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NFV Solution Evaluation Methodology
- Subject: NFV Solution Evaluation Methodology
- From: cb.list6 at gmail.com (Ca By)
- Date: Tue, 2 Aug 2016 19:08:15 -0700
- In-reply-to: <CALb2a[email protected]>
- References: <CALb2a[email protected]>
On Tuesday, August 2, 2016, Kasper Adel <karim.adel at gmail.com> wrote:
> I am interested in hearing the approach and thought-process that senior
> people on NANOG are following when presented with an NFV solution. Assuming
> that the exercise at hand is to consider NFV for future expansions of
> Firewalls and L3VPNs or stay with the existing model of what is called PNF
> (physical network function)...i.e : classic routers and FWs.
> There are a lot of factors to consider and Vendors will typically give
> their biased opinion, so i'm trying to get my head out of their game, to be
> able to think agnostically about the whole thing.
> 1) Product and Service/Support Cost.
> 2) Operation Complexity/Learning Curve. (open source products included).
> 3) X Factors (Those that are never listed but do bite in the back) :
> Quality, Integration with Classic, Migration, Usability...etc
> The main goal behind us exploring NFV is the promised cost-saving, so a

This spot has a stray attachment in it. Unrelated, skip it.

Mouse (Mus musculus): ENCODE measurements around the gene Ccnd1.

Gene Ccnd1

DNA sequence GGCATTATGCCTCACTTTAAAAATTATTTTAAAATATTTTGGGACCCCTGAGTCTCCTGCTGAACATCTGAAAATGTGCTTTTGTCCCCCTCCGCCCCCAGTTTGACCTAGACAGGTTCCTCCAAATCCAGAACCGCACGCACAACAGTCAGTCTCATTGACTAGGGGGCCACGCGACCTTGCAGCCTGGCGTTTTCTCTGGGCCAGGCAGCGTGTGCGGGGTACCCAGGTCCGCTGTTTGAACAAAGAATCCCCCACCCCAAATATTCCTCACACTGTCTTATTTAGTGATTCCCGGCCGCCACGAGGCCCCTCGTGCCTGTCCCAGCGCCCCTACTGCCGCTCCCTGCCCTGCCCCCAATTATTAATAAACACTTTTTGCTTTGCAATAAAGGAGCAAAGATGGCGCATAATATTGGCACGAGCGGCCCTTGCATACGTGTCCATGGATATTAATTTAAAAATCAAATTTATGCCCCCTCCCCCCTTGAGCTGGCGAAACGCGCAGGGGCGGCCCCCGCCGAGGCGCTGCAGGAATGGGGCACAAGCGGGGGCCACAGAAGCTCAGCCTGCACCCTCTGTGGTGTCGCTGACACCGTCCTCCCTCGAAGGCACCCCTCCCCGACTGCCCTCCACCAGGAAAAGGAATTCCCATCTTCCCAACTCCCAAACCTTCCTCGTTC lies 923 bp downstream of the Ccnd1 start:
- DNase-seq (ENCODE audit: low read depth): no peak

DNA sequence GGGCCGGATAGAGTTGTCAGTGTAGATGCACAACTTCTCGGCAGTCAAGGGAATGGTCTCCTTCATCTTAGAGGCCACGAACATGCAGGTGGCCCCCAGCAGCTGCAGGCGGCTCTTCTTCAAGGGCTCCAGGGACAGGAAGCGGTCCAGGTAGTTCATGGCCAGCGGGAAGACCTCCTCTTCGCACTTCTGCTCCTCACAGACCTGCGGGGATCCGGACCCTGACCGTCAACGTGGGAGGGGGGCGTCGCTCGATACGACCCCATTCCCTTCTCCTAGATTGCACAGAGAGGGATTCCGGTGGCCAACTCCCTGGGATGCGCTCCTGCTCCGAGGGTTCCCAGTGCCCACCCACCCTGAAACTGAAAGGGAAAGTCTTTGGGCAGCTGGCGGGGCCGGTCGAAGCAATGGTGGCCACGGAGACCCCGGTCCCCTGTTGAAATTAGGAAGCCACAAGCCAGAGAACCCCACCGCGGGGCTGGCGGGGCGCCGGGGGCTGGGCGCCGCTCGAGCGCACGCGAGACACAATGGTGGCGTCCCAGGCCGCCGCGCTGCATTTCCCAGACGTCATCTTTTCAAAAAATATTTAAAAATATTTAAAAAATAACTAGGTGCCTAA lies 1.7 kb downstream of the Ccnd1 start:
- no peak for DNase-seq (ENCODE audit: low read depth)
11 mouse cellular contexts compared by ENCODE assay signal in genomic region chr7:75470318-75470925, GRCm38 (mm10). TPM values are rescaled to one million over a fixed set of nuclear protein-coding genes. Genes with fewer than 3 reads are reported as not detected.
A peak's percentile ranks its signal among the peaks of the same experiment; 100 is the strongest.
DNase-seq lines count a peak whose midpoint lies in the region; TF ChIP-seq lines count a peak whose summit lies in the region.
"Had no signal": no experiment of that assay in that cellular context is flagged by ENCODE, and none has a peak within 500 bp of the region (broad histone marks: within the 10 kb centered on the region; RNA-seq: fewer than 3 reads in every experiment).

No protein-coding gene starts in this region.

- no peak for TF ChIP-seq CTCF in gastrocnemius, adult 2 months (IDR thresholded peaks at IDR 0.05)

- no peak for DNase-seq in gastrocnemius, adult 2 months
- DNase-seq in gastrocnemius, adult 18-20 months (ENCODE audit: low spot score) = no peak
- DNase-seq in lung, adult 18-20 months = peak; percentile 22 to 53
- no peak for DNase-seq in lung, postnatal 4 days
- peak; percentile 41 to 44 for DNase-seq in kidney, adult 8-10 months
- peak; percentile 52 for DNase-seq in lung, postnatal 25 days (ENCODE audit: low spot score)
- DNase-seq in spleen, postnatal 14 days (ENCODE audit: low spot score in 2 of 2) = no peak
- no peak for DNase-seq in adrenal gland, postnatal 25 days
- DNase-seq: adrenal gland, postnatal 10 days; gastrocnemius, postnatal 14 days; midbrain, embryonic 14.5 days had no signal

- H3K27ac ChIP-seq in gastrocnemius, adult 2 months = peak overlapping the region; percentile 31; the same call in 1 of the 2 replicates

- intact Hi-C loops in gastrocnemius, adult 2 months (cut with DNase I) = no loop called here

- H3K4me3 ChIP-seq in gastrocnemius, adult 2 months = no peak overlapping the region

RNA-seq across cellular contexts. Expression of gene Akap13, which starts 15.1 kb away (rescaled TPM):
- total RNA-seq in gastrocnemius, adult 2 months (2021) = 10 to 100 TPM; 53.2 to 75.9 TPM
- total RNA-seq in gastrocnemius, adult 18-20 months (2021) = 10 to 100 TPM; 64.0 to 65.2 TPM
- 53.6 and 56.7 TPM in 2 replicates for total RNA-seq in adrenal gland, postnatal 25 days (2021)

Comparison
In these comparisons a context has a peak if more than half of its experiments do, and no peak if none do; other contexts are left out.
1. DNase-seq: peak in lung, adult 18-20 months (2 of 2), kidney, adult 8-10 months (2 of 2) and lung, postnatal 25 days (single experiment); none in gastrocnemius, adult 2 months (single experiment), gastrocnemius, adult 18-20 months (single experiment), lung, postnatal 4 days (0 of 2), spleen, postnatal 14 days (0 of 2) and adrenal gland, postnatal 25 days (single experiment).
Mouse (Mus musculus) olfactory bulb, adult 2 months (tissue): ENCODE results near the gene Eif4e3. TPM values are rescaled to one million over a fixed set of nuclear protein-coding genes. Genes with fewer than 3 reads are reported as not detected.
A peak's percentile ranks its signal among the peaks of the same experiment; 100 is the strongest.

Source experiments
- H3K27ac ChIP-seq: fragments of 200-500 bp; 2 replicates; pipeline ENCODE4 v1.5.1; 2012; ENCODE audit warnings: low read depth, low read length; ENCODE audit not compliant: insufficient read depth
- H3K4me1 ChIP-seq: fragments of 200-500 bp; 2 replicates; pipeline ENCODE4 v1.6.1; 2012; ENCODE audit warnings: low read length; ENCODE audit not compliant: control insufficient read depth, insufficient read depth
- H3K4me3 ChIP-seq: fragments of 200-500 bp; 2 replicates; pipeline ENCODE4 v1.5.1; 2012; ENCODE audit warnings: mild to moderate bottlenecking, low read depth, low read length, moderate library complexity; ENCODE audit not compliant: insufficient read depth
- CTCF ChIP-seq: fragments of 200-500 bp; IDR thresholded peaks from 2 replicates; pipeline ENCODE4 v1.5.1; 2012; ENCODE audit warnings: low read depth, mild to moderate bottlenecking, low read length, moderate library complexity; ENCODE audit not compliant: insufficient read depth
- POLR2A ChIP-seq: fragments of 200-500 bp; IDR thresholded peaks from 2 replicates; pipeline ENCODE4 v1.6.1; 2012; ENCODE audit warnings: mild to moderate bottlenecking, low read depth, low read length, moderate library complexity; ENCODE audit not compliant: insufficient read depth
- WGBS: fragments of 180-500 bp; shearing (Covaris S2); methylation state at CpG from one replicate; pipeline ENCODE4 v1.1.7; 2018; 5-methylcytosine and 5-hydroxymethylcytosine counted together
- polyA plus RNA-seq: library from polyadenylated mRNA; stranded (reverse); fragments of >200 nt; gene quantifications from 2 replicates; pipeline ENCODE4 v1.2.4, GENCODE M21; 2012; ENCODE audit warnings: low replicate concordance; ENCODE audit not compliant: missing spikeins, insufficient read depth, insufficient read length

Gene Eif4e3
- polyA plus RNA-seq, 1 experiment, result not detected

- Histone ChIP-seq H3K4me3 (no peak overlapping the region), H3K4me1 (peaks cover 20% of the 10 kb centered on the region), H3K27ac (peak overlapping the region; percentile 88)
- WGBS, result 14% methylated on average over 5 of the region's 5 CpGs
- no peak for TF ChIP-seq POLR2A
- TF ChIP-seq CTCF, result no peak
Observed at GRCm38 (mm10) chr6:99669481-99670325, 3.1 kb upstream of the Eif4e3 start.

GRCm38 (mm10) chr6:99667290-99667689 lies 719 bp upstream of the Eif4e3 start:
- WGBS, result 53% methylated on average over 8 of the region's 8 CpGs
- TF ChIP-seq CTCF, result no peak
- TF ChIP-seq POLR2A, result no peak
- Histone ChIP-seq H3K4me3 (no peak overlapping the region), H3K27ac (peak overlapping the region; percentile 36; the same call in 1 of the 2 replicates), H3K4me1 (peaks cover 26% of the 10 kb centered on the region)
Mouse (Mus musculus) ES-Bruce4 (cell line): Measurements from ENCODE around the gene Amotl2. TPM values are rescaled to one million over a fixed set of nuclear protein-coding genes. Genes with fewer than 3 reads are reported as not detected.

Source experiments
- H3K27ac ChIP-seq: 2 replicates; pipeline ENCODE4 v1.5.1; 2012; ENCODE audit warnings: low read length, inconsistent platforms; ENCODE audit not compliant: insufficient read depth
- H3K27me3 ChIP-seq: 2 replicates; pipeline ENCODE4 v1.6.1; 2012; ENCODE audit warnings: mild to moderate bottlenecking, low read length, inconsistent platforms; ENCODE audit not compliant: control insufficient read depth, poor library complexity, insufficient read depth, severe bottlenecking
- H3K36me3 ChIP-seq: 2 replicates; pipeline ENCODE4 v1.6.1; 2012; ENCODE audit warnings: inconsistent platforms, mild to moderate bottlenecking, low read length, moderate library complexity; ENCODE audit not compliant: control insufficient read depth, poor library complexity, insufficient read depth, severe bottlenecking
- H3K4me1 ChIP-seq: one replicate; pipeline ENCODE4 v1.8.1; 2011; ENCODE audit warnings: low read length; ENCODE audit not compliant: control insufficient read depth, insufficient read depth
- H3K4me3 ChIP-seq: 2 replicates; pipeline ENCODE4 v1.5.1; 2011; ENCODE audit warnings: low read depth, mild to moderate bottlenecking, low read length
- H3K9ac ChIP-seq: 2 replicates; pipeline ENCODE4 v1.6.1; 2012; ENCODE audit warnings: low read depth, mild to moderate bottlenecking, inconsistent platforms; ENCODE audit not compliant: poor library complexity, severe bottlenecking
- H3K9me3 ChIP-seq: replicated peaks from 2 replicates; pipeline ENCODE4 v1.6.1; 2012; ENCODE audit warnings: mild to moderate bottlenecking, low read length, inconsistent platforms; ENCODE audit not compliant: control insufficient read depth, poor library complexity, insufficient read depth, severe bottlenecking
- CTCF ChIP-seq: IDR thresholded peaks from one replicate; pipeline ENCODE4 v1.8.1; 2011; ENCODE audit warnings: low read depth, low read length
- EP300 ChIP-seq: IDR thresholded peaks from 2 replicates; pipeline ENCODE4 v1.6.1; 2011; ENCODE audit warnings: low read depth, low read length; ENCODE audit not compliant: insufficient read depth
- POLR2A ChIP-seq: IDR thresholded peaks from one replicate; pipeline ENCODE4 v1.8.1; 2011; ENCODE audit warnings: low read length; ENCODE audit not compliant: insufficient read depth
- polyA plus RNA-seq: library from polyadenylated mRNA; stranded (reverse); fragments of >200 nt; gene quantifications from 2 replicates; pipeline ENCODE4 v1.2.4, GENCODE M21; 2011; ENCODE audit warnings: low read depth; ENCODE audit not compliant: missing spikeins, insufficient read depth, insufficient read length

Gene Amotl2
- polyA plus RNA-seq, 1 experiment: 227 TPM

> good method to be able to do the math of whether NFV will save opex/capex
> or NOT is definitely needed here and i'm trying to gather guidelines from
> the list.
> I think its easier to keep this post high-level, and later dig deeper.
Sorry , just a junior person here. Maybe a sr can pipe up later.
But my business cases and associated data points show NFV like SDN
are snake oil.
If you know your requirements, buy / implement the best value solution. You
can call it NFV if that makes you feel better.
There is nothing new under the sun. Running DNS or bgp on linux cough... is
not a new thing.
If you are google or fb and have the best software engineers in the world,
you can express your requirements to your dev team and they can just build
it. And support it.
But i see a lot of folks paying premium for sdn/nfv and tooting their own
horns ... but the needle is not moving
Buyer beware. Ymmv.
Ps. Also, simpler > complex. Lots of $ in this statement.